It’s a bit haunting to watch: A thin funnel cloud slowly swirling back up into the heavens above Jōetsu City in Niigata Prefecture, Japan.
As SoraNews24 reports, a resident captured the footage, and it was later shared on Twitter and YouTube by Weathernews, a weather information service based in Chiba Prefecture.
According to Weathernews themselves, the video was taken at about 5:30 p.m. on September 30, 2017, and is a remarkably close shot of the “spawn of a tornado” – a funnel cloud – as it gradually disappears into the sky. Luckily, it didn’t touch the ground.
If it had, it would have become a tornado.
You know, it’s funny.
For the past week and a half, I’ve been learning a bit of Japanese, and one of the things I’ve been watching to get used to the sound of the language is the Weathernews live stream, SOLiVE24. (Right now, it’s a little after 11:00 p.m. over there, and they’ve got their digital weather girl Airi polling everyone on their local weather conditions. It’s a trip.)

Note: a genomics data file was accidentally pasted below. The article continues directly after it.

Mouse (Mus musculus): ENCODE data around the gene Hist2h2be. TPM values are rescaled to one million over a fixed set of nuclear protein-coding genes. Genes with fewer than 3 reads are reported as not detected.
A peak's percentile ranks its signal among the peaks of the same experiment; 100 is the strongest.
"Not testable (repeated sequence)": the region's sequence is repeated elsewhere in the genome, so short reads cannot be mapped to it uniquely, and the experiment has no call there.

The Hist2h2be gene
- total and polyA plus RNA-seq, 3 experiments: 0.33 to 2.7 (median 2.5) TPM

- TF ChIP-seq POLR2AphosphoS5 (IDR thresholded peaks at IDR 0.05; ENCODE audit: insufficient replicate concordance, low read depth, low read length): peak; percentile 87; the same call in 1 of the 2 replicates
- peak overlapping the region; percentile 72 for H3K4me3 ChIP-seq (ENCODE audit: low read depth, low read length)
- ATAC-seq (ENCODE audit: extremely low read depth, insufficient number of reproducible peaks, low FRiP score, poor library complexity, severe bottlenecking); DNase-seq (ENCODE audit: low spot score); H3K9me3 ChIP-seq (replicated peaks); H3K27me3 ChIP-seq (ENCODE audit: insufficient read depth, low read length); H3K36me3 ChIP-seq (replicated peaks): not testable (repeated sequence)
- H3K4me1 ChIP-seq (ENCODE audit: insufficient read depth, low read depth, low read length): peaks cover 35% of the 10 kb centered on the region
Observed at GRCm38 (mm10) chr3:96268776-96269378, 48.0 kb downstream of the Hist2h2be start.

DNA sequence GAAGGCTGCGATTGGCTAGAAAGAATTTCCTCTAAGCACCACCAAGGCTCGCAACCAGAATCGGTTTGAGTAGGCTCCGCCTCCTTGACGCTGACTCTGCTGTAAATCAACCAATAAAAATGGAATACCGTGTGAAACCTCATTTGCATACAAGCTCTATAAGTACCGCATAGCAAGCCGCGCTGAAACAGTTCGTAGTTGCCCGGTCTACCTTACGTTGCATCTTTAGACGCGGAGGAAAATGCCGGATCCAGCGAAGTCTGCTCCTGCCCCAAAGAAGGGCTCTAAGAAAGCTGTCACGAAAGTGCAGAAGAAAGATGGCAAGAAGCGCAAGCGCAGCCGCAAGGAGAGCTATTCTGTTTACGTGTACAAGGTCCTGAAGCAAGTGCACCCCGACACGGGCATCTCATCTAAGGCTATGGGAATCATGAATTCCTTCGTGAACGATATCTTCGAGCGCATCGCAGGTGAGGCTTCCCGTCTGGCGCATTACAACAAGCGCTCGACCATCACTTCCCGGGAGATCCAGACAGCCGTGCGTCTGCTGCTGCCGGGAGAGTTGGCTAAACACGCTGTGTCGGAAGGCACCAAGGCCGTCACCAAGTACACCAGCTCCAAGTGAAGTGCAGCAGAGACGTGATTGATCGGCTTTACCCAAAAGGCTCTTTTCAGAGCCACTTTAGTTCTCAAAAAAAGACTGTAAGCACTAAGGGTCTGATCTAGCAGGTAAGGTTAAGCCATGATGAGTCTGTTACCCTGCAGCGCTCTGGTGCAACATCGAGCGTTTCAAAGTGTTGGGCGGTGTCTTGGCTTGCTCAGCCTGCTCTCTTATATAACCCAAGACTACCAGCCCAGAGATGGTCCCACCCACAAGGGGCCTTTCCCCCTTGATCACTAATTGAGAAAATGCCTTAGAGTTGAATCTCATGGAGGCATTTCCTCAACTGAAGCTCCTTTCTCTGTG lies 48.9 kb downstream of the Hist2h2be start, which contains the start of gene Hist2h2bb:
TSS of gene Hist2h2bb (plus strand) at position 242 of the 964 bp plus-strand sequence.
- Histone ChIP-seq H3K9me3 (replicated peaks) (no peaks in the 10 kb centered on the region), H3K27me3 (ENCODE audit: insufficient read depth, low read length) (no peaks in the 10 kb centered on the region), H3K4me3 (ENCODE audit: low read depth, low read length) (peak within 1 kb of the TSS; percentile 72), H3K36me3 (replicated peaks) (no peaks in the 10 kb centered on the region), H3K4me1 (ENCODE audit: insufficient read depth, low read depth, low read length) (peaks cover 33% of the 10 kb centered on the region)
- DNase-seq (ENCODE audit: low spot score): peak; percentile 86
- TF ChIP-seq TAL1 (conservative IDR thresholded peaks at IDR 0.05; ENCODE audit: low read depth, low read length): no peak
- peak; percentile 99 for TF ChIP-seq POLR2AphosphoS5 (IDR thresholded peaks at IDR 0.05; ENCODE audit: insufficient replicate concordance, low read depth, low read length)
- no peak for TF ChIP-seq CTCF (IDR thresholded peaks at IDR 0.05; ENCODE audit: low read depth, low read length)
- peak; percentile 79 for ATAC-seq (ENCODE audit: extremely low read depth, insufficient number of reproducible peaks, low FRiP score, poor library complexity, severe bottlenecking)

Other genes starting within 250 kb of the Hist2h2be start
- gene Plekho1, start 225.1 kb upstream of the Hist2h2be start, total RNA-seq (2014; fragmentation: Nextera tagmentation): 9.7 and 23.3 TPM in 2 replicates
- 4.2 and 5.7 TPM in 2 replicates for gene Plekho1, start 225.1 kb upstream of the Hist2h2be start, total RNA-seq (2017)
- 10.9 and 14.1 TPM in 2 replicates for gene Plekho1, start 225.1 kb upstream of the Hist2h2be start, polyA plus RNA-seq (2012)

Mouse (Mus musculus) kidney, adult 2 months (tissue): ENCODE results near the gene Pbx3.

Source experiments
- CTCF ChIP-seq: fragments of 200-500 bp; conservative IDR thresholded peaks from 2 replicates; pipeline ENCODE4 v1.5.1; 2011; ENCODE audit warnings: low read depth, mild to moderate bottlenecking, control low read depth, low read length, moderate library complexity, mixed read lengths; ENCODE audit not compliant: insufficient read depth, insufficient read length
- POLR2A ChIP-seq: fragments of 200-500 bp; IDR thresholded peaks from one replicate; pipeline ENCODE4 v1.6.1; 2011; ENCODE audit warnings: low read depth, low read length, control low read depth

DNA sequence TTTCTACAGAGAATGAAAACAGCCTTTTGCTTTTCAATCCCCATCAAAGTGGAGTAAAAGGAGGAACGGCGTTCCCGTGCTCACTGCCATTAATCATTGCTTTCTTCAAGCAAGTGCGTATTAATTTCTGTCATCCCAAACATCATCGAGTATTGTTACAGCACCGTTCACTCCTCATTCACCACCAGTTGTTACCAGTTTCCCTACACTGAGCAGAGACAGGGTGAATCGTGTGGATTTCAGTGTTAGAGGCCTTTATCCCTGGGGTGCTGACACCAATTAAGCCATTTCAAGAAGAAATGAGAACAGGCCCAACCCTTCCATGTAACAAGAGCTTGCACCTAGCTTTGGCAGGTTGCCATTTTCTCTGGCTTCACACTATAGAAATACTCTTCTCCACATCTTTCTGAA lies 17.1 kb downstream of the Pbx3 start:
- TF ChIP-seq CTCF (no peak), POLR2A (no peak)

I don’t know how to say much, yet, but I do know 天気 (pronounced てんき, or te-n-ki). That means weather. Literally the “mood of the sky,” or something like that (天 = sky/heavens, 気 = mood, temperament, spirit). I don’t know; I’m having a pretty good time with it. Still memorizing katakana.
They also have a livestream of the northern lights in Fairbanks, Alaska, which I tweeted out last week. There’s not much to see right now, but check it out at night.
オーロラ is katakana for aurora, by the way, but it’s actually ōrora.
Anyway, they’ve been showing that funnel video on SOLiVE24 all week, but I didn’t think to share it, mostly because I wasn’t sure what they were saying about it. Then, this morning, I saw it again over at Coast to Coast AM, of all places. Funny how things connect like that. Then again, it’s a really cool video, so why not?